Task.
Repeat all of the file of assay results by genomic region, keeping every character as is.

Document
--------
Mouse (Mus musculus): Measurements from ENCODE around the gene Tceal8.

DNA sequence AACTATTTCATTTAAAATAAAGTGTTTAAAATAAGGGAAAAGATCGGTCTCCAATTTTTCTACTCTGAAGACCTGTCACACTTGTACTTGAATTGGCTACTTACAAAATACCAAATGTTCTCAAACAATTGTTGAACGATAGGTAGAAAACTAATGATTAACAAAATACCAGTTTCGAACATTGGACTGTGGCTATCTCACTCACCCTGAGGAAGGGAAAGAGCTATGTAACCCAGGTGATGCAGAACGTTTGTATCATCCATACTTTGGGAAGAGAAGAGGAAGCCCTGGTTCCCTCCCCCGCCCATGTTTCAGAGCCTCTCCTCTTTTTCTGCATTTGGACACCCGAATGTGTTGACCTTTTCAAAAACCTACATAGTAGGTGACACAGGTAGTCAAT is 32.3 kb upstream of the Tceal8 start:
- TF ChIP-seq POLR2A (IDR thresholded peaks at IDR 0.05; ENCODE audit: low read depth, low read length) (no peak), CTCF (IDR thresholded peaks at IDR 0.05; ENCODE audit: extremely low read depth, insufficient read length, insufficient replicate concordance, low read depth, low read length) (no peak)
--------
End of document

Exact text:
Mouse (Mus musculus): Measurements from ENCODE around the gene Tceal8.

DNA sequence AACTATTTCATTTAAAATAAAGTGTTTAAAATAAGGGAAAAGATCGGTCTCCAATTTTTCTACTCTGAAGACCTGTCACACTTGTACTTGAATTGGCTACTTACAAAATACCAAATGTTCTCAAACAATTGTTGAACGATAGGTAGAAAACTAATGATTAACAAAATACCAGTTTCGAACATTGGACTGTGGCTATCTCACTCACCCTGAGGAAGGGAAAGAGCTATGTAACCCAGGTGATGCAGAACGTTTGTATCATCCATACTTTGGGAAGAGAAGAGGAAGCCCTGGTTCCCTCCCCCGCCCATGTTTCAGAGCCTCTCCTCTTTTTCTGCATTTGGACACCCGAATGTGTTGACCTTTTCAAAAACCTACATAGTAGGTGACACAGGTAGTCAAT is 32.3 kb upstream of the Tceal8 start:
- TF ChIP-seq POLR2A (IDR thresholded peaks at IDR 0.05; ENCODE audit: low read depth, low read length) (no peak), CTCF (IDR thresholded peaks at IDR 0.05; ENCODE audit: extremely low read depth, insufficient read length, insufficient replicate concordance, low read depth, low read length) (no peak)